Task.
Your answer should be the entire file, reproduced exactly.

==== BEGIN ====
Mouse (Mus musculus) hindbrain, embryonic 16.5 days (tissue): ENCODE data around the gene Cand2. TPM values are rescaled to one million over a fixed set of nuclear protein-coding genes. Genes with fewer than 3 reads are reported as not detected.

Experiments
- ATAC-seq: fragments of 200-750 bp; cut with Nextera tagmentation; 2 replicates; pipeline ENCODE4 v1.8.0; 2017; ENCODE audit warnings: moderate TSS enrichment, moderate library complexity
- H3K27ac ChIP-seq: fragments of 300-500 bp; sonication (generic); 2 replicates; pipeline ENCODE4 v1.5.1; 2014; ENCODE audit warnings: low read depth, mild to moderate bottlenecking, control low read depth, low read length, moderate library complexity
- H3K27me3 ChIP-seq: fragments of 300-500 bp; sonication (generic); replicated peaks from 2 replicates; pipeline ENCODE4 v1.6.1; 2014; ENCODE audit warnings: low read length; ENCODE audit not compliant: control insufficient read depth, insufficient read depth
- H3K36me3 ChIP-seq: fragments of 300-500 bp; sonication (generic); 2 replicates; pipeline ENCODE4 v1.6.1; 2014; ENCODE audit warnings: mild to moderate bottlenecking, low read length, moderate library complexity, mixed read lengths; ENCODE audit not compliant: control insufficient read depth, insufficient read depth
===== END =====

Mouse (Mus musculus) hindbrain, embryonic 16.5 days (tissue): ENCODE data around the gene Cand2. TPM values are rescaled to one million over a fixed set of nuclear protein-coding genes. Genes with fewer than 3 reads are reported as not detected.

Experiments
- ATAC-seq: fragments of 200-750 bp; cut with Nextera tagmentation; 2 replicates; pipeline ENCODE4 v1.8.0; 2017; ENCODE audit warnings: moderate TSS enrichment, moderate library complexity
- H3K27ac ChIP-seq: fragments of 300-500 bp; sonication (generic); 2 replicates; pipeline ENCODE4 v1.5.1; 2014; ENCODE audit warnings: low read depth, mild to moderate bottlenecking, control low read depth, low read length, moderate library complexity
- H3K27me3 ChIP-seq: fragments of 300-500 bp; sonication (generic); replicated peaks from 2 replicates; pipeline ENCODE4 v1.6.1; 2014; ENCODE audit warnings: low read length; ENCODE audit not compliant: control insufficient read depth, insufficient read depth
- H3K36me3 ChIP-seq: fragments of 300-500 bp; sonication (generic); 2 replicates; pipeline ENCODE4 v1.6.1; 2014; ENCODE audit warnings: mild to moderate bottlenecking, low read length, moderate library complexity, mixed read lengths; ENCODE audit not compliant: control insufficient read depth, insufficient read depth